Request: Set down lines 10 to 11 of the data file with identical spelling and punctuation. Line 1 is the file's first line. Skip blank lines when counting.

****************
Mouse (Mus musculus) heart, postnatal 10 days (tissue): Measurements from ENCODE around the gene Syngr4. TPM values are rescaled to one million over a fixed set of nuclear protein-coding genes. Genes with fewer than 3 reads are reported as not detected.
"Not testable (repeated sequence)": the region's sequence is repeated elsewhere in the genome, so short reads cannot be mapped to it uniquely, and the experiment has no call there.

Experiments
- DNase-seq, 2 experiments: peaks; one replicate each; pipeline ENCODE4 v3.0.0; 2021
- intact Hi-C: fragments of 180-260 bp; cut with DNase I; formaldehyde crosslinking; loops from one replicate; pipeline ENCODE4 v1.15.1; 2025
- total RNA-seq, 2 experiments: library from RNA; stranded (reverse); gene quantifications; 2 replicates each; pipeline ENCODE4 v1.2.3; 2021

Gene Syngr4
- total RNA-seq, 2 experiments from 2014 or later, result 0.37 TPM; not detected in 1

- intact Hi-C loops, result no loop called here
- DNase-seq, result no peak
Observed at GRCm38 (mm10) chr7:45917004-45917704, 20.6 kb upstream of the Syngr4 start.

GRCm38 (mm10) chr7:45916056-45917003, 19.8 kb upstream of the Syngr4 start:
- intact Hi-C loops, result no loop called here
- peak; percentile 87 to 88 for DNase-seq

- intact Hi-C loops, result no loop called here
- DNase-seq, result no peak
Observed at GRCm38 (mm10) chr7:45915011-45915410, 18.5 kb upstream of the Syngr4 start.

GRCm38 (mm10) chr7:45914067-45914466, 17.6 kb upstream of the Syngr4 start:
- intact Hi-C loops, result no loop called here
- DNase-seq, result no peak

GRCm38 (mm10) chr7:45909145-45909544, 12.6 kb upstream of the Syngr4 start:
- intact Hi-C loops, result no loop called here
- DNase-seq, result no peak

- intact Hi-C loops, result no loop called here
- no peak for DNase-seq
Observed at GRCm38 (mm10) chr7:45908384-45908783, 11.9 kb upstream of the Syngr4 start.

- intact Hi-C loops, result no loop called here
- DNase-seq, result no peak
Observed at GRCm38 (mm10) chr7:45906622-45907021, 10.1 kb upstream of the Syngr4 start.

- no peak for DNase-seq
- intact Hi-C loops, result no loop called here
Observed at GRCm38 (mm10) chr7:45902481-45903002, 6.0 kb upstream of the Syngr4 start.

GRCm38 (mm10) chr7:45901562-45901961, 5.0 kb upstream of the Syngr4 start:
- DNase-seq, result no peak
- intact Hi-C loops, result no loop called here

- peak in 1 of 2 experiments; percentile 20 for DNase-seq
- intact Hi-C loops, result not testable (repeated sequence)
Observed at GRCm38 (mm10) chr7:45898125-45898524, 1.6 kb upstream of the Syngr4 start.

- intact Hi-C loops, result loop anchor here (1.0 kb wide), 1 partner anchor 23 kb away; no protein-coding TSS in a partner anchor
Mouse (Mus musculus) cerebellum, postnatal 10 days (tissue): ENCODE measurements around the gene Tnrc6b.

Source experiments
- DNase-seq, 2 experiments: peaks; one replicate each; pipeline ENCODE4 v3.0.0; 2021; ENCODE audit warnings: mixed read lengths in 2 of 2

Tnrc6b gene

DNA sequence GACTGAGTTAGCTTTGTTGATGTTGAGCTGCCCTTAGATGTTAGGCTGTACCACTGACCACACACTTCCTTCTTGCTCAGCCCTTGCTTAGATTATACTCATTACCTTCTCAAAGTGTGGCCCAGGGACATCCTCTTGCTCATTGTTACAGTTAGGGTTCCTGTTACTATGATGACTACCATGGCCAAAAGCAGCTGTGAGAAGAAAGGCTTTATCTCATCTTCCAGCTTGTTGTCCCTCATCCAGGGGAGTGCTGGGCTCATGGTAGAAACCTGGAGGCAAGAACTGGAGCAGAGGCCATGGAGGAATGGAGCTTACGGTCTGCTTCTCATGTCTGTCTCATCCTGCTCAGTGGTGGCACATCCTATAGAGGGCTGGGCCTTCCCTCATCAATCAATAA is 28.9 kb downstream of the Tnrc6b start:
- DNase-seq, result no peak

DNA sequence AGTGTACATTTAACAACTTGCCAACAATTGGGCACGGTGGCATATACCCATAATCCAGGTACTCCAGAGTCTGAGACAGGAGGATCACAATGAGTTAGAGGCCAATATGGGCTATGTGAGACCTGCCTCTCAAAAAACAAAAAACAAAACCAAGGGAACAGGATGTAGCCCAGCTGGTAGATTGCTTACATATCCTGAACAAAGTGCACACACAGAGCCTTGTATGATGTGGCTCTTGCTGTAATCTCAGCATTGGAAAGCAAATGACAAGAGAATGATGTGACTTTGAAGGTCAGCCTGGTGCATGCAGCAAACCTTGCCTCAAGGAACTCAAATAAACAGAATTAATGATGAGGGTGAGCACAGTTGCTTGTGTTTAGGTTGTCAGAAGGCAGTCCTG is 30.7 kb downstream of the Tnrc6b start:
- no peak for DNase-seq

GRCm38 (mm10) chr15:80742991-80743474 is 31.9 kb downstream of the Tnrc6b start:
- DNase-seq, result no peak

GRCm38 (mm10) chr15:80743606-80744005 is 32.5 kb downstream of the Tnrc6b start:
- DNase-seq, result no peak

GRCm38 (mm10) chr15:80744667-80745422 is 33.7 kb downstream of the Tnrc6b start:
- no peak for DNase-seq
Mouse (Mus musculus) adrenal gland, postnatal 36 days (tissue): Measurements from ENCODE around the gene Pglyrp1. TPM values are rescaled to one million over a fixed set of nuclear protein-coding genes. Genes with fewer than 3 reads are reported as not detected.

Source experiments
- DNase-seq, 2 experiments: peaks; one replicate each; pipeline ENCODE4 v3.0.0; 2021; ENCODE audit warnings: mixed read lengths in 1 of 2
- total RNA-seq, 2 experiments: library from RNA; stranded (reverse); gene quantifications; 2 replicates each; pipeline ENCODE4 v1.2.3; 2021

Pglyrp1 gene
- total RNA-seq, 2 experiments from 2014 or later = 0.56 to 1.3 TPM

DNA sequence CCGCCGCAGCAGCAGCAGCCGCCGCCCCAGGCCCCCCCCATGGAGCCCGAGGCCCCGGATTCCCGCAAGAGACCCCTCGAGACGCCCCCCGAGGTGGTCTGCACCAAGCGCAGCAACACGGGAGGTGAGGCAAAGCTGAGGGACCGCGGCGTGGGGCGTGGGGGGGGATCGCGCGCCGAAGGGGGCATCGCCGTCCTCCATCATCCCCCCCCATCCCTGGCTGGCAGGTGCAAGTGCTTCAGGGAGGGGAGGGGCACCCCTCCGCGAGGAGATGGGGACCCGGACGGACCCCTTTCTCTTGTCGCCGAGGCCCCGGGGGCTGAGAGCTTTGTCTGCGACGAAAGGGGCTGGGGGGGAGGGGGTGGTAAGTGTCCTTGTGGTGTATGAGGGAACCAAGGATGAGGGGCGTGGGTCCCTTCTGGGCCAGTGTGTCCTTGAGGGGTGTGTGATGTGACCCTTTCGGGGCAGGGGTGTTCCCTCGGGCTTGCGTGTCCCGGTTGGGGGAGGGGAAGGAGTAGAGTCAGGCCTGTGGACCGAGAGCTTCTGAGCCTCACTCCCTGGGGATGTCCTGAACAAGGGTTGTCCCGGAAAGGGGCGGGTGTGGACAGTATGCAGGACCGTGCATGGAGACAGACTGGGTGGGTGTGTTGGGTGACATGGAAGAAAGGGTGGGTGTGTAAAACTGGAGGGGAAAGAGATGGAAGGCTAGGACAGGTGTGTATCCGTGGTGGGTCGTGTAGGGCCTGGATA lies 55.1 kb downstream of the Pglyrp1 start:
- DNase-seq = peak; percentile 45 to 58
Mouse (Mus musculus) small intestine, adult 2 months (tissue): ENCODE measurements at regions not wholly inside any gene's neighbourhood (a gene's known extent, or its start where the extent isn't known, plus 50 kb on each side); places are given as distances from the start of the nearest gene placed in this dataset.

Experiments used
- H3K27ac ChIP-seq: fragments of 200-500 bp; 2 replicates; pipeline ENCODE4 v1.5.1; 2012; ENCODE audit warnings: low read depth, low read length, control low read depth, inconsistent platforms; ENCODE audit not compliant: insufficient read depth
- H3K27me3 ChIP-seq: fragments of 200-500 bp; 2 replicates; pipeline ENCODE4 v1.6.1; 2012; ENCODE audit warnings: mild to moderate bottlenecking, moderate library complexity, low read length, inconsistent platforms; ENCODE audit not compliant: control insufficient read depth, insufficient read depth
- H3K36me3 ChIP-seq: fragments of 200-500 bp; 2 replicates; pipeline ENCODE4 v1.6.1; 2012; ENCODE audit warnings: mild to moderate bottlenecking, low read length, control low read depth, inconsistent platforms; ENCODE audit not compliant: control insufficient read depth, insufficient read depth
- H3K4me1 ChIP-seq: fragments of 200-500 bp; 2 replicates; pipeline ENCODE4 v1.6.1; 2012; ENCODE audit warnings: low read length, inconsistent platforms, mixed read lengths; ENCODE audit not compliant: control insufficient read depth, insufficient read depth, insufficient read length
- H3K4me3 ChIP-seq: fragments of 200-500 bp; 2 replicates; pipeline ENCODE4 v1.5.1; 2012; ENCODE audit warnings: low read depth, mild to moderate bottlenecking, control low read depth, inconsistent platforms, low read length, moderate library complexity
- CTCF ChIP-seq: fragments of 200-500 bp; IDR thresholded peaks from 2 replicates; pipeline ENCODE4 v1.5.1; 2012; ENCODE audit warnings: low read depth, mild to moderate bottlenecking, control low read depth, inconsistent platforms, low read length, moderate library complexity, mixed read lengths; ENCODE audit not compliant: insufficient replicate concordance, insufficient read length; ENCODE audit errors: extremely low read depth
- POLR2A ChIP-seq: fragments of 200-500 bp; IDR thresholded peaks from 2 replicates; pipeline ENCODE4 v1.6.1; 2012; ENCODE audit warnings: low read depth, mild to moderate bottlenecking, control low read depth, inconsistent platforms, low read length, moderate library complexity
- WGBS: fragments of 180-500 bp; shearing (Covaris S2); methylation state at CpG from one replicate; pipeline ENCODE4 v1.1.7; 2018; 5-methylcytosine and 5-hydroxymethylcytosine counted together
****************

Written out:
- DNase-seq, result no peak
Observed at GRCm38 (mm10) chr7:45917004-45917704, 20.6 kb upstream of the Syngr4 start.